Cloud Nine : on blissful ignorance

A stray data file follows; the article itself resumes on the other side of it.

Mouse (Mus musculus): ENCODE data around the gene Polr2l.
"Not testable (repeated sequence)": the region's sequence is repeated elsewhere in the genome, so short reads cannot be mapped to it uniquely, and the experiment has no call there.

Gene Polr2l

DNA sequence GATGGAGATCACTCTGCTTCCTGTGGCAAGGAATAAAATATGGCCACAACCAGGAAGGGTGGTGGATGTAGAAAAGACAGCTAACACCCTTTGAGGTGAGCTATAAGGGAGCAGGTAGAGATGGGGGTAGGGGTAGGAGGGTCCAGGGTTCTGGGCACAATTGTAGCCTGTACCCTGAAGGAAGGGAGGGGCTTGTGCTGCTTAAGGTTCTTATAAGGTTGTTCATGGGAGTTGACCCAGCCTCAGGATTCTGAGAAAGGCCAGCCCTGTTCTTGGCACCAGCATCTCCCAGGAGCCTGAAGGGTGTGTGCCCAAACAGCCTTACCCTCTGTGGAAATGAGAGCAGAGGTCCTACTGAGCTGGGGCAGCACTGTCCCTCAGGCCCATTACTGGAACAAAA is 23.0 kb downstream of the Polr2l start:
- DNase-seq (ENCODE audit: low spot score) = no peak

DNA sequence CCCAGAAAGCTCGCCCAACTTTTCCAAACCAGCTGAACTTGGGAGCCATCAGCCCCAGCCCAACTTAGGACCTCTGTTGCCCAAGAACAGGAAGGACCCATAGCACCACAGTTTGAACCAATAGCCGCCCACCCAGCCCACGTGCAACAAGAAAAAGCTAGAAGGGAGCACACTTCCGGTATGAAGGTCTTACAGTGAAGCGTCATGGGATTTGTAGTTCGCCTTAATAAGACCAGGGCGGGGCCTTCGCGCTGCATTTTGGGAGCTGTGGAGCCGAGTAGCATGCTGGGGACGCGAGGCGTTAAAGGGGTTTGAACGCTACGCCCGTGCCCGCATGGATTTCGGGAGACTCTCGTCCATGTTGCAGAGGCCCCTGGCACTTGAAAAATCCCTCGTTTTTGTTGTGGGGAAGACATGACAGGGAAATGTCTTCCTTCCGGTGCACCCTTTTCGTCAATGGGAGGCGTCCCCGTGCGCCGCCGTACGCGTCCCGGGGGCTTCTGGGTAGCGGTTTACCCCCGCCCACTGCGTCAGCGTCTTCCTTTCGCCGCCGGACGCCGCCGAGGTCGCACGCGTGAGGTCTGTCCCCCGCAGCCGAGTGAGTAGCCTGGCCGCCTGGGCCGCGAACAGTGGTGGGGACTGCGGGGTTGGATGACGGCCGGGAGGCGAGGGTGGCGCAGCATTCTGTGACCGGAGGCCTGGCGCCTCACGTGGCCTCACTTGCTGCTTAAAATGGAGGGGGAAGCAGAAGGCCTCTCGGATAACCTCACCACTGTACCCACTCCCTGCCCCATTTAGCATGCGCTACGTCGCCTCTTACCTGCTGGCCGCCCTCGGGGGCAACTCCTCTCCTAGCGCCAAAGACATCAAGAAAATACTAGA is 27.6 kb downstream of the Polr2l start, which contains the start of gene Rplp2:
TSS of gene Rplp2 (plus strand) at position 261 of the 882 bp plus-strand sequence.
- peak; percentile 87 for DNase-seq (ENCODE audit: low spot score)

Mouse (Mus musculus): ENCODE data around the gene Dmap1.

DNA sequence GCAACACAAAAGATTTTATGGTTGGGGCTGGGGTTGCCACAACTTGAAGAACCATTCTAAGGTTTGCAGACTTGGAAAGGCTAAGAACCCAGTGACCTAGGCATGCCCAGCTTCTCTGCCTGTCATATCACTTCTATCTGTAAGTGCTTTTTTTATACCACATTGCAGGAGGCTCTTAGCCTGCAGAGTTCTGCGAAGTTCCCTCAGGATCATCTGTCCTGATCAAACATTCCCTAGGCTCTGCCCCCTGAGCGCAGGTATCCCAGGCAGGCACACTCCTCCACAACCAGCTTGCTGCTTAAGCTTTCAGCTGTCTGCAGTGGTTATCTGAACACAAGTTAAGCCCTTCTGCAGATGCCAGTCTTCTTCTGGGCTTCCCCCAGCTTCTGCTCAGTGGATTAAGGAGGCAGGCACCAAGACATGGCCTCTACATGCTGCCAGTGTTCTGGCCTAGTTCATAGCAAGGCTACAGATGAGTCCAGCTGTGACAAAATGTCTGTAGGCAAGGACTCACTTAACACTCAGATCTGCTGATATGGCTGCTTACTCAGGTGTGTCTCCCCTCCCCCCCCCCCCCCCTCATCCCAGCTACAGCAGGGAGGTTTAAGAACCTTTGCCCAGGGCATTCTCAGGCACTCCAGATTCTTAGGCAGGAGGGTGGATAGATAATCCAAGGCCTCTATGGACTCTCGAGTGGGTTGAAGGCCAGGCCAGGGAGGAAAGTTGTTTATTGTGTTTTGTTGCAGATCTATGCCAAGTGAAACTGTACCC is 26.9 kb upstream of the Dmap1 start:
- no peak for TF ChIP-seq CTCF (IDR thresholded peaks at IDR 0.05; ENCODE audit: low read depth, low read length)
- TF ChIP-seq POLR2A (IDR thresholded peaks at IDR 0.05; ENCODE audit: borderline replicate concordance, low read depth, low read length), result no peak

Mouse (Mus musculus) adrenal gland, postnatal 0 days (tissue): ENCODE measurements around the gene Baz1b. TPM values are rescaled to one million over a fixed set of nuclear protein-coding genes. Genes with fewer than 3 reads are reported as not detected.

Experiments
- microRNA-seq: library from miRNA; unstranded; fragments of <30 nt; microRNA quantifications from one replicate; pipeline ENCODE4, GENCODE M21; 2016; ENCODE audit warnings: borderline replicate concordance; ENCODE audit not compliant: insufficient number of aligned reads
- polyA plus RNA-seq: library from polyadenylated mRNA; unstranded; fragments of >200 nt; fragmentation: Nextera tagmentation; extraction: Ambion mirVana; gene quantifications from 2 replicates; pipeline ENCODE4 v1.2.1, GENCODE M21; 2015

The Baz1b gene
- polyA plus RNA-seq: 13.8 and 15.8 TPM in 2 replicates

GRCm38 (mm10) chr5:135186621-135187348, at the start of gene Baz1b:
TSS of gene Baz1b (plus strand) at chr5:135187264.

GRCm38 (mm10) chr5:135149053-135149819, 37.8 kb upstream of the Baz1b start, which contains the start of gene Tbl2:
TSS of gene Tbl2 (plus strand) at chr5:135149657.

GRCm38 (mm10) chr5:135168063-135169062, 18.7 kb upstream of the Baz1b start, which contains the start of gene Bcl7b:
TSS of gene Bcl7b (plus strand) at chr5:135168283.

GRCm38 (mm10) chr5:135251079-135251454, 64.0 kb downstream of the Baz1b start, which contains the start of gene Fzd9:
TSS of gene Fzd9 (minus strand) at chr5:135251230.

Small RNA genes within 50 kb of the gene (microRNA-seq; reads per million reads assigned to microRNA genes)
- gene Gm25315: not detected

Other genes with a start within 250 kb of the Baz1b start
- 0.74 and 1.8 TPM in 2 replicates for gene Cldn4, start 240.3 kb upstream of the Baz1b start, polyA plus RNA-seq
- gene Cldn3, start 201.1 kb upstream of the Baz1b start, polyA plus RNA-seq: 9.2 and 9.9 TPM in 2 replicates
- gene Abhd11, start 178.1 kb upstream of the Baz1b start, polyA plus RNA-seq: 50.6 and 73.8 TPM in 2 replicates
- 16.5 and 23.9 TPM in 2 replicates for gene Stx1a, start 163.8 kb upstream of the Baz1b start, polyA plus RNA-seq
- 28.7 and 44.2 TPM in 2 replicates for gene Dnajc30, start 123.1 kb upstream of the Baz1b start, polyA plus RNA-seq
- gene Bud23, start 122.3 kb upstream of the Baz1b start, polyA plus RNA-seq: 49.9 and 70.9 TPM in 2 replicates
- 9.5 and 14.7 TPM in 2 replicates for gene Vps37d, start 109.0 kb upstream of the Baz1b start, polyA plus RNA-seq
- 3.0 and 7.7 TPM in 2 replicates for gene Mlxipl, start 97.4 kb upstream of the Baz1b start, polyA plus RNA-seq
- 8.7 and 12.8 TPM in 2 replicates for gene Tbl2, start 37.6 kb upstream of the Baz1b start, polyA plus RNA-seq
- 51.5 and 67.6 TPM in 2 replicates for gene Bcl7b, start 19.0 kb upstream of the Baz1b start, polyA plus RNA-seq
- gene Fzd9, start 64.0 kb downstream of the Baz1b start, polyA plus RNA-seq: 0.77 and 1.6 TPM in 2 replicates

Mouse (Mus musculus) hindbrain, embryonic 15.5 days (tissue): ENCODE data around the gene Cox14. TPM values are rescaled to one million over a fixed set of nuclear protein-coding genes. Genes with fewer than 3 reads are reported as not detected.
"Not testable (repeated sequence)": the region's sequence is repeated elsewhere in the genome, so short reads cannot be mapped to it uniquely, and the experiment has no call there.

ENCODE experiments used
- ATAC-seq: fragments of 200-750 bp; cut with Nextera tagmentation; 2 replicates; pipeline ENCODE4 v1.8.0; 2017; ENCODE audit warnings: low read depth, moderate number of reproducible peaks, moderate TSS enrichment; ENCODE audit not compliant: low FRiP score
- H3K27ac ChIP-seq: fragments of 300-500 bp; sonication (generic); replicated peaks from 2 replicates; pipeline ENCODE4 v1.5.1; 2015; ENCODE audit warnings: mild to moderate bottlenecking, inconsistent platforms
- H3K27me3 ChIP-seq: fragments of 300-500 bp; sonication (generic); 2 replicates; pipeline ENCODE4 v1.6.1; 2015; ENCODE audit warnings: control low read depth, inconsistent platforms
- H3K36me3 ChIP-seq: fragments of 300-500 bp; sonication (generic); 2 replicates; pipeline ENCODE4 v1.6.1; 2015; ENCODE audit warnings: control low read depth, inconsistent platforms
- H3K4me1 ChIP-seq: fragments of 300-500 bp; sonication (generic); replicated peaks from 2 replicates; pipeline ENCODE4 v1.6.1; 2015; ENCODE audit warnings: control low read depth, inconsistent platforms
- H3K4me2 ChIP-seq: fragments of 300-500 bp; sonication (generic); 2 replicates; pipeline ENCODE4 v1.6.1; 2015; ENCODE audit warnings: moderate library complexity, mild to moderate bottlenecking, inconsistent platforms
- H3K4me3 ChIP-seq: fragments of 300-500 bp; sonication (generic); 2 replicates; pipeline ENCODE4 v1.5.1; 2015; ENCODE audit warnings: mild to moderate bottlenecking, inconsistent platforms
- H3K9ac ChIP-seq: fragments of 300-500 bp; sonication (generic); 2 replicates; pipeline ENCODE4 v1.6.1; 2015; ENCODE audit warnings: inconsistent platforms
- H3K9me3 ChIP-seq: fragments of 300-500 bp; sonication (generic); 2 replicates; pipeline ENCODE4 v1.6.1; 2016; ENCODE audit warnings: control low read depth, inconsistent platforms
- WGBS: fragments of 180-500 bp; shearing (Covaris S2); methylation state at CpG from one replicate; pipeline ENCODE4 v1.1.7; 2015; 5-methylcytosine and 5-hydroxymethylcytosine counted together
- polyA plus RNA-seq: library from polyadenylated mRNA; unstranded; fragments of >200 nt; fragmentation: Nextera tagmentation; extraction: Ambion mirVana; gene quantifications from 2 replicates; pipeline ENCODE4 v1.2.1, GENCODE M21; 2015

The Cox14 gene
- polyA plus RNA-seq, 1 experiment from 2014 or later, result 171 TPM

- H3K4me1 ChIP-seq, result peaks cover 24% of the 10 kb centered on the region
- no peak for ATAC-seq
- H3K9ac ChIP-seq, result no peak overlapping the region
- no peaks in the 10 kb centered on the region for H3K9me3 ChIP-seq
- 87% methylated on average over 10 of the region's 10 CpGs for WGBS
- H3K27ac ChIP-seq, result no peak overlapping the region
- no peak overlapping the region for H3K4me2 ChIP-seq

IMG_0022Recently I found myself wondering just how much do we really “need” to know? The system for naming clouds, based on their characteristics  was created in the 1800’s by Luke Howard,  an English chemist whose hobby was meteorology. The system is so logical and descriptive it is still in use today and remains relatively unchanged. I read about this in A Short History of Nearly Everything  by Bill Bryson, one of my summer reading projects. The system has nine categories of clouds. At first I was disappointed to discover the  phrase “Cloud Nine”  had such mundane origin. Suddenly “Cloud Nine” seemed less blissful. I didn’t even want to know which cloud formation was the ninth!  I mean what if it wasn’t the cumulus “puff balls” that look like heaven to rest upon (never mind that unless you actually are an angel, you’d fall right through any cloud regardless of it’s name) Then again, it began to make sense, because why would a state of bliss be called Cloud Nine?  Why not Cloud Seven or Ten?  If Nine was as high as one could go, then that must be heaven right?  It’s really what we tell ourselves that gives everything its meaning.  You know one persons trash is another persons treasure. A mentor I admire a great deal said “There will be no magic in your work, if there is no magic in your heart.”  It made my blood run cold for a second, but then I realized no one can tell me what is or is not in my heart. Someone else may not see the magic but if I feel it in my heart, it’s real.  And so is Cloud Nine